How does a GM properly reward a player’s good decisions and roleplaying?
In a more character-driven RPG (such as the 3rd Edition of Dungeons & Dragons and onward), there is a potential for a player to work their way through a tricky / interesting / unique puzzle or situation by merely rolling some dice. Other than the movement of their hands, the player has no impact. In other systems, such as the original D&D and its clones, the player’s creativity and inventiveness drive the resolution of the puzzle or situation, not the character’s skills (player-driven). One of these approaches can limit player ingenuity and roleplaying; the other forces it.
Before I go any further, I want to define what I mean by character-driven vs player-driven
The non-combat skills have specific rules. No matter how bad the player is at something, if the character has the skills and rolls well, the character will succeed at the task. For example, if a player is not charismatic, but the character has lots of social skills, a roll of the dice may allow the character to succeed at convincing the duke of the realm to lend his magic sword to the party so that they have better chance of defeating the evil monster rampaging across the countryside.
The character’s non-combat skills are almost entirely dependent on the player’s knowledge. The success or failure of an action are fully on the player. If the player is not charismatic, no roll of the dice will convince the duke to give up the magic sword. Guess it is time for the peasants to move to a neighboring land!
Both of the approaches in their most extreme form have issues. The character-driven approach reduces everything to rolling the dice. Player ingenuity is discouraged. In a player-driven approach, it can be difficult for people to to come out of their shell. If Eric the player occasionally stumbles over his words in real life, he may not want Rowgdar the Just to say anything in a tense situation, in case his words make things worse.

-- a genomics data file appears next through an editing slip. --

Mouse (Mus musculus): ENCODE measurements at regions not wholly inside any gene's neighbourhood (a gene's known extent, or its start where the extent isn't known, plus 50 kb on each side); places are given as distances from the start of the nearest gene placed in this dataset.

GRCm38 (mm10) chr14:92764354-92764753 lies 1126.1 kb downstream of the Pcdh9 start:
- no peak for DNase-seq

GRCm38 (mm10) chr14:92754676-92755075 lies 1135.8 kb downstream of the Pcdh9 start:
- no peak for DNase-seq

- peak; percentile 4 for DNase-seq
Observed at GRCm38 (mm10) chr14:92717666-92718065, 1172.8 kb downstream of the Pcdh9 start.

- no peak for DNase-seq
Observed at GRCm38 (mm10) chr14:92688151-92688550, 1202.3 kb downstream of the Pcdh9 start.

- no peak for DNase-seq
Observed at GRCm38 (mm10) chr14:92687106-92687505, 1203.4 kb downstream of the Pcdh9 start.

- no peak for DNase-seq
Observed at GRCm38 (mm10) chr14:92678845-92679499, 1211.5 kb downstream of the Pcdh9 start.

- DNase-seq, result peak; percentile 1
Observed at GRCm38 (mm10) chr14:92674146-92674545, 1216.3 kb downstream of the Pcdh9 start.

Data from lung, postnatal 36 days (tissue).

I think that character-driven skills in non-combat situations have a place in a role-playing game. I know this might not win me many friends in the OSR community, but if I do not have the skill to wield a claymore expertly in real life and my character can…why not other skills? As a GM, I want to strike a careful balance here, because too many rules may require consulting a table or chart that slows down gameplay at the table. I also want to encourage my players to try out weird and wacky ways of resolving a given situation.
What do I do? I know that in my Dungeon Master’s Guide from 3.5, I am advised to give the player s +2 bonus to a skill check if they have a great idea or roleplay a situation well. That just seems so… “meh”. I want to give something more “meaty” to really encourage the player. This is one reason I am in love with the advantage/disadvantage mechanic from 5th Edition Dungeons & Dragons. There is something about getting to roll an additional die that puts a gleam in a player’s eye. Moments like that really make the game better for all involved and will encourage further roleplaying and good decision making.